The great American tragedy continues. As President George “(W)illy Loman” and his supporting cast stumble through what I can only assume will be a lame-duck second term – if not a series of cascading impeachments – I am reminded of our American character:
Business is our culture. We are a nation of salesman, hucksters and actors. We have an undying optimism in an impossible dream. And when that dream fails, we fall hard. We are amazing improvisers; just don’t hand us a gun. Otherwise you get “Ready, Fire, Aim.”
I am more than ecstatic that the Bush & Dick Theatre Company will be booed off the stage soon enough, making way for a director more grounded in realism. Isn’t it interesting that they will be exiting stage right? Even conservatives are getting sick of the bizarre and stilted mix of war story, fantasy and untempered religious revival. Bush’s arrogance in appointing a total hack to the U.S. Supreme Court hasn’t helped him with his core audiences either.
Certainly the tension of our American drama has been kept high with a series of “mysterious” terror threats that then turn out to have no credibility. It is interesting that the highest moments of tension and fear grab the headlines while the technical crew of DeLay, Libby and Cheney et al. were getting caught for their backstage indiscretions. Building fear through seemingly implausible plot devices grows old, especially when lives are really being ravaged and unattended in the wake of natural disasters.
Bush and Company were never very good with subtlety. It seems they want to orchestrate the action movie to end all action movies, with an almost pathological obsession with staging action sequences for their armored actors to perform in. The continuing staged scenes orchestrated by the administration grow more pathetic by the day. “Mission Accomplished” and the toppling of Saddam’s statue were eloquently staged, if totally insincere, portrayals of a neoconservative fantasy world. But now that the scenes are starting to break down and the administration gets caught staging presumed impromptu teleconference interviews, one wonders if the administration shouldn’t move to slice-of-life stories that prominently feature real citizens and not stand-ins.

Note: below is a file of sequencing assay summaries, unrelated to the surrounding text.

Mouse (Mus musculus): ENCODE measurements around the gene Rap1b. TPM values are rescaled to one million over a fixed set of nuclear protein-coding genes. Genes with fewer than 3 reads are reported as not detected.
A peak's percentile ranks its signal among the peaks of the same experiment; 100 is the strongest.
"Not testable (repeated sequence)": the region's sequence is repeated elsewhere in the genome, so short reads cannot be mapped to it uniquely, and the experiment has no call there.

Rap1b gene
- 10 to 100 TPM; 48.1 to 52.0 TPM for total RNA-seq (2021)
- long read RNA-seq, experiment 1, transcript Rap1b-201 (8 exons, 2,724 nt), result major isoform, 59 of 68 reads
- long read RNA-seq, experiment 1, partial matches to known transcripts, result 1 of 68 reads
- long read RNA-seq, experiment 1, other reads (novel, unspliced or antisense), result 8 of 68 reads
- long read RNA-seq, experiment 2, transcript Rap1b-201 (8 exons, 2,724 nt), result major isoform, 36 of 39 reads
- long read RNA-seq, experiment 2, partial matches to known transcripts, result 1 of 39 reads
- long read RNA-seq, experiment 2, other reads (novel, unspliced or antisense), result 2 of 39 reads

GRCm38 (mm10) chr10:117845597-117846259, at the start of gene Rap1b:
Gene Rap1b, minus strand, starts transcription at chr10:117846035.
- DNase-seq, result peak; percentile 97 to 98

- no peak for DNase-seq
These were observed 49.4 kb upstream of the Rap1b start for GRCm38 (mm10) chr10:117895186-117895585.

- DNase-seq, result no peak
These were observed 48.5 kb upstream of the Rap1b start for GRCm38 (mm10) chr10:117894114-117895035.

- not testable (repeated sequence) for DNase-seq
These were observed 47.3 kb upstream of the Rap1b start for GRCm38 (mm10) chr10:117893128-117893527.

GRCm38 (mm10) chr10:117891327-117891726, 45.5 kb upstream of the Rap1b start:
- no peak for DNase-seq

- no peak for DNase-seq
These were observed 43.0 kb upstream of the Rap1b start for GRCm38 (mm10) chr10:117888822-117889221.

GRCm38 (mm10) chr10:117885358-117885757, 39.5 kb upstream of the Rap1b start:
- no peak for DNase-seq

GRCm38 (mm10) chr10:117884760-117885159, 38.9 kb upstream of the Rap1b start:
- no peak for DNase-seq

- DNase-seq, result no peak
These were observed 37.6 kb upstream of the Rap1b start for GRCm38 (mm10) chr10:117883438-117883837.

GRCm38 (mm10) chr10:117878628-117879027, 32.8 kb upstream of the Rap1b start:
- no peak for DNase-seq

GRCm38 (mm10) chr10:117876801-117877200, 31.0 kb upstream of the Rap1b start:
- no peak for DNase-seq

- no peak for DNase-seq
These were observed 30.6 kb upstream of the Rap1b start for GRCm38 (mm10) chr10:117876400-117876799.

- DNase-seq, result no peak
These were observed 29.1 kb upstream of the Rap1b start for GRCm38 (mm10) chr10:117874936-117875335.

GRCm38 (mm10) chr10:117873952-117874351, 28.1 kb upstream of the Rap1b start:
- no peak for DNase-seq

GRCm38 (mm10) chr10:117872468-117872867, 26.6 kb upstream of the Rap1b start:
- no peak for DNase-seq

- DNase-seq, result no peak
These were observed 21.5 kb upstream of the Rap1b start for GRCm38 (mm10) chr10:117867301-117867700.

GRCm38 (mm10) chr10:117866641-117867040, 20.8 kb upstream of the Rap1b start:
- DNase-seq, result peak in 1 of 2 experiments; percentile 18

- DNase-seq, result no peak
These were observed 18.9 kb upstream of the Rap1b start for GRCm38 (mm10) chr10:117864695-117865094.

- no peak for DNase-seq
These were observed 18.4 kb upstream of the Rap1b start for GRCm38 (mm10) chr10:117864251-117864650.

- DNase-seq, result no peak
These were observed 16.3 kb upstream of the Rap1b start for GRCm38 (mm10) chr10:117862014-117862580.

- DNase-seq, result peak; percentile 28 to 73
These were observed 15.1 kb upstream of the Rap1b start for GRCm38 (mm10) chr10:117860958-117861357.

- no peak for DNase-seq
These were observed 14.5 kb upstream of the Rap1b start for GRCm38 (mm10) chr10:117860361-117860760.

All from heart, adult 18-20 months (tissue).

Perhaps they should make a documentary about land use management, global warming and environmental policy, as an impetus to protect and preserve wetlands that our coastal regions desperately need to absorb and slow storm water.
Part of the problem is that the Bush & Dick Theater Company doesn’t read reviews. It doesn’t hurt to pander to the audience when things are looking glum. George, take your pick:
A humble but heroicized retreat scene, because it’s the only option left for a military left hung out to dry?
A father-son conflict where you throw off the chains of your evangelical and neoconservative inner-circle and find your own voice?
Maybe a sob-filled scene where you realize your entire world is a lie, all of your friends are fakes and the only thing you can do is get on your knees, break the fourth wall and speak directly to the audience: “Citizens, I am lost, help me find my way!”
Probably not, but the audience would eat it up.
And I know that Bush is into traditional forms, but if incorporating a little media into the production (i.e. his staff bringing him video news compilations of the Katrina disaster) is what is needed to save this production from disaster, then so be it. With a media that essentially says what you want them to say anyway, what is the harm in leaving the stage and listening and watching a little? The media even let your Department of Education run propaganda to promote your EDUCATION policy. Now that is dramatic irony at its finest.
Bush & Co. are on their way out, and it will be our duty to usher them off the stage with a series of impeachments, scathing indictments and any other form of political rotten tomato that can be thrown their way. But we have to start thinking about next season’s lineup already.
America: It is time to reinvent yourself once again. There is no need to relegate yourself to playing bit parts, but a little humility wouldn’t hurt. As the elusive spotlight starts to move east towards China and south to Brazil, focus on perfecting the little things that will set you apart in the long run and improving the things that are your major weaknesses.
Might I suggest some classes on environmental sustainability, media democracy and international diplomacy? Finally, how about reclaiming a good old dose of pragmatism and can-do that you are known for when your optimistic overreaching fails?
Denfeld can be reached at email@example.com.